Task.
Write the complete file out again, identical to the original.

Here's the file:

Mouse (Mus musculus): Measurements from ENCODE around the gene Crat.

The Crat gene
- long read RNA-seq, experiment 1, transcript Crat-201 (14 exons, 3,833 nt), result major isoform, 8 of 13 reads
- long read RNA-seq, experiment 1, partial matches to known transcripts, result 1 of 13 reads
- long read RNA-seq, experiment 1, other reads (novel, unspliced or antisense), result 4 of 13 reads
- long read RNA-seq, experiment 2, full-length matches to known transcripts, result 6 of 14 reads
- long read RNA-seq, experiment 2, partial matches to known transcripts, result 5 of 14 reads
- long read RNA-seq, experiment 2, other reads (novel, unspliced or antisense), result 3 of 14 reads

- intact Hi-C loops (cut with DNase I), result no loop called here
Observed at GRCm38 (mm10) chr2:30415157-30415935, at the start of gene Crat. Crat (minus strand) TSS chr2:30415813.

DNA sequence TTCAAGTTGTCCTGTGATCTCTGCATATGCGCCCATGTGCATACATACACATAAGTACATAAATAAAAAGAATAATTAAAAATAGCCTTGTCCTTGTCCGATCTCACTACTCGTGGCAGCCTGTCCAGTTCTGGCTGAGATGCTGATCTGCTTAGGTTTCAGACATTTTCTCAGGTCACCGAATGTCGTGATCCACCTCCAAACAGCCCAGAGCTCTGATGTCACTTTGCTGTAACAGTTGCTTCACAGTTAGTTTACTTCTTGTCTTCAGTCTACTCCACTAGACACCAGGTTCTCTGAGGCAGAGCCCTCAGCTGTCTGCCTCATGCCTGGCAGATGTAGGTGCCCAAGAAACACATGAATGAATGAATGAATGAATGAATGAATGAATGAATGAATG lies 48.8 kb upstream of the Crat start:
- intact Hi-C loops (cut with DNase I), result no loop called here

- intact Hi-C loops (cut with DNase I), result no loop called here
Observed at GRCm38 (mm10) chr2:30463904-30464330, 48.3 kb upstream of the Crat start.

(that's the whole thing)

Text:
Mouse (Mus musculus): Measurements from ENCODE around the gene Crat.

The Crat gene
- long read RNA-seq, experiment 1, transcript Crat-201 (14 exons, 3,833 nt), result major isoform, 8 of 13 reads
- long read RNA-seq, experiment 1, partial matches to known transcripts, result 1 of 13 reads
- long read RNA-seq, experiment 1, other reads (novel, unspliced or antisense), result 4 of 13 reads
- long read RNA-seq, experiment 2, full-length matches to known transcripts, result 6 of 14 reads
- long read RNA-seq, experiment 2, partial matches to known transcripts, result 5 of 14 reads
- long read RNA-seq, experiment 2, other reads (novel, unspliced or antisense), result 3 of 14 reads

- intact Hi-C loops (cut with DNase I), result no loop called here
Observed at GRCm38 (mm10) chr2:30415157-30415935, at the start of gene Crat. Crat (minus strand) TSS chr2:30415813.

DNA sequence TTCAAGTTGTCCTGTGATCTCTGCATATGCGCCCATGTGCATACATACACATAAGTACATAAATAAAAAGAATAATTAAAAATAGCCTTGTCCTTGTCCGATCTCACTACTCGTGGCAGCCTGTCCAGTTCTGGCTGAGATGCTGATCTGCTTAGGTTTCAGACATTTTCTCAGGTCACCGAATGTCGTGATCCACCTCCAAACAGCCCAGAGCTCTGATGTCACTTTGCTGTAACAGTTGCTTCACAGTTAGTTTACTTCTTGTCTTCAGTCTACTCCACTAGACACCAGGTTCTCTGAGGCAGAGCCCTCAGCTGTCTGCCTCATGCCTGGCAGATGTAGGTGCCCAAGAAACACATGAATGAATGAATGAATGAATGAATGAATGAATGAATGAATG lies 48.8 kb upstream of the Crat start:
- intact Hi-C loops (cut with DNase I), result no loop called here

- intact Hi-C loops (cut with DNase I), result no loop called here
Observed at GRCm38 (mm10) chr2:30463904-30464330, 48.3 kb upstream of the Crat start.